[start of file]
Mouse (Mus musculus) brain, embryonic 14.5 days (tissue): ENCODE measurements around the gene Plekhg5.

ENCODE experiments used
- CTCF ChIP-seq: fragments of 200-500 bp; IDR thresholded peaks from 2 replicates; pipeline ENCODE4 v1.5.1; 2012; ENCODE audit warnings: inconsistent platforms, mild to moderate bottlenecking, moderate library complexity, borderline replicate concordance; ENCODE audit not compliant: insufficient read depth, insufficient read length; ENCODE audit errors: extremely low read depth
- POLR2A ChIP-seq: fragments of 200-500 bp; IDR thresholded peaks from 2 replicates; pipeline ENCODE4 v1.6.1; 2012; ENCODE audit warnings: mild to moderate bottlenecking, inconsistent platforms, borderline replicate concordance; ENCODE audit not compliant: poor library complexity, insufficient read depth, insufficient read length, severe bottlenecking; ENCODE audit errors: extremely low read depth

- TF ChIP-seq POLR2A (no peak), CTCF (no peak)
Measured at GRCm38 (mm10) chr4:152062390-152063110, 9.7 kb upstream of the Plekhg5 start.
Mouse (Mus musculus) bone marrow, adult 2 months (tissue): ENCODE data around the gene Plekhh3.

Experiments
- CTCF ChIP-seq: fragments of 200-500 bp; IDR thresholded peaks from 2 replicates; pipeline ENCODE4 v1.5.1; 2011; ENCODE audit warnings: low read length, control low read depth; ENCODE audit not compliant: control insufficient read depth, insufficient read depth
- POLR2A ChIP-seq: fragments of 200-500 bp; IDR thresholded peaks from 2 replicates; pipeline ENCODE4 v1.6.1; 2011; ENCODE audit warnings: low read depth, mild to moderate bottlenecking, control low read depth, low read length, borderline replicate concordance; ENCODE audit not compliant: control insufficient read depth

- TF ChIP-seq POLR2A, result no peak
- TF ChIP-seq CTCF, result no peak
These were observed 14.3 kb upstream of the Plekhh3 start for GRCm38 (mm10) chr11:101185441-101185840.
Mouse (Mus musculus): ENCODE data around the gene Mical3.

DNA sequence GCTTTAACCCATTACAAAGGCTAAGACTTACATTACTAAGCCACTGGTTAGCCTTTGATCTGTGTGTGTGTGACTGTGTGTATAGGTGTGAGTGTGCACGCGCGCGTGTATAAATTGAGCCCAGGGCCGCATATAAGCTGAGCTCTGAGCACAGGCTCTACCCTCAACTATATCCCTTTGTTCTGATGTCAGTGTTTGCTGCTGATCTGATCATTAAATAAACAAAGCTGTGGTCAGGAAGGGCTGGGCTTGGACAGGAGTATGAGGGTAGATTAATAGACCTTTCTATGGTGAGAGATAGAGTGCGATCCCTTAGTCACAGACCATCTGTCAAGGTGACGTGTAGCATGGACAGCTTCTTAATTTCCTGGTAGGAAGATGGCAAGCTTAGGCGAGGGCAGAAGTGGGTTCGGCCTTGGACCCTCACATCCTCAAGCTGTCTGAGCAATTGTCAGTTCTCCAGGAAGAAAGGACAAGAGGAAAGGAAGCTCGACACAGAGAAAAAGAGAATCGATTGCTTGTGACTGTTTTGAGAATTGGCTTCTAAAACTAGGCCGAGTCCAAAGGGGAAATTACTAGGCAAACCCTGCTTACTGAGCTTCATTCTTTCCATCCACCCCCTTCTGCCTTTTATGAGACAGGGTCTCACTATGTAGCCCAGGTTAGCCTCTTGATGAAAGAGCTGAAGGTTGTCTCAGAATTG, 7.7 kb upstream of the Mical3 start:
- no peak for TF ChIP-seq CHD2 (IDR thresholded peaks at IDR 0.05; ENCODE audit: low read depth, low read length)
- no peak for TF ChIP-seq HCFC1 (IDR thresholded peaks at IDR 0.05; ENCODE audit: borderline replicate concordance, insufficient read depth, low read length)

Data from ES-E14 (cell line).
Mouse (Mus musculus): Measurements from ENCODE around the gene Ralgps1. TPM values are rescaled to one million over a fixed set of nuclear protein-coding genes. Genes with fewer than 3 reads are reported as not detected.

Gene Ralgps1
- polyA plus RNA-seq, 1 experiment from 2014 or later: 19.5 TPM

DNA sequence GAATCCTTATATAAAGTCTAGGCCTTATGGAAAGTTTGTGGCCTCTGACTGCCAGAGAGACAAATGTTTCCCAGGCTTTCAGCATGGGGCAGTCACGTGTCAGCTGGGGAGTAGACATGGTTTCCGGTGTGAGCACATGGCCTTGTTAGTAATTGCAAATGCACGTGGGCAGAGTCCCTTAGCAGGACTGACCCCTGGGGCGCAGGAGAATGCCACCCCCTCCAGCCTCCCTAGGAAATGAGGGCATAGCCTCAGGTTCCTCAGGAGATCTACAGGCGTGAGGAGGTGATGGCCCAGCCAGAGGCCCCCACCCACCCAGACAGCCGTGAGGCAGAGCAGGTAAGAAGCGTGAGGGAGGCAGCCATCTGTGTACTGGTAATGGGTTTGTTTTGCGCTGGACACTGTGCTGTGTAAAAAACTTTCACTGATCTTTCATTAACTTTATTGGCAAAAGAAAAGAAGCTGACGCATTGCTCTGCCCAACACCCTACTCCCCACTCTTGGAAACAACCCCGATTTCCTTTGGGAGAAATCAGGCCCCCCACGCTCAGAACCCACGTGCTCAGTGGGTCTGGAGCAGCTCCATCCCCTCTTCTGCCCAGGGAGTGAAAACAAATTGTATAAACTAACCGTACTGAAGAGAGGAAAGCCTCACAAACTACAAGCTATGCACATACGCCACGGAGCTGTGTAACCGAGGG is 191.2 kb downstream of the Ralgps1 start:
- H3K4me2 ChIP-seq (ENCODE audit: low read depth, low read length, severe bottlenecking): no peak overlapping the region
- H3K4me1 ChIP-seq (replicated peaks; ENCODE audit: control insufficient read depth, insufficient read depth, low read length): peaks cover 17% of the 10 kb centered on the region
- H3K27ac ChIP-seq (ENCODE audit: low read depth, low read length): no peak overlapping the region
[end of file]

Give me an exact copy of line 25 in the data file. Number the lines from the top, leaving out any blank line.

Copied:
- H3K27ac ChIP-seq (ENCODE audit: low read depth, low read length): no peak overlapping the region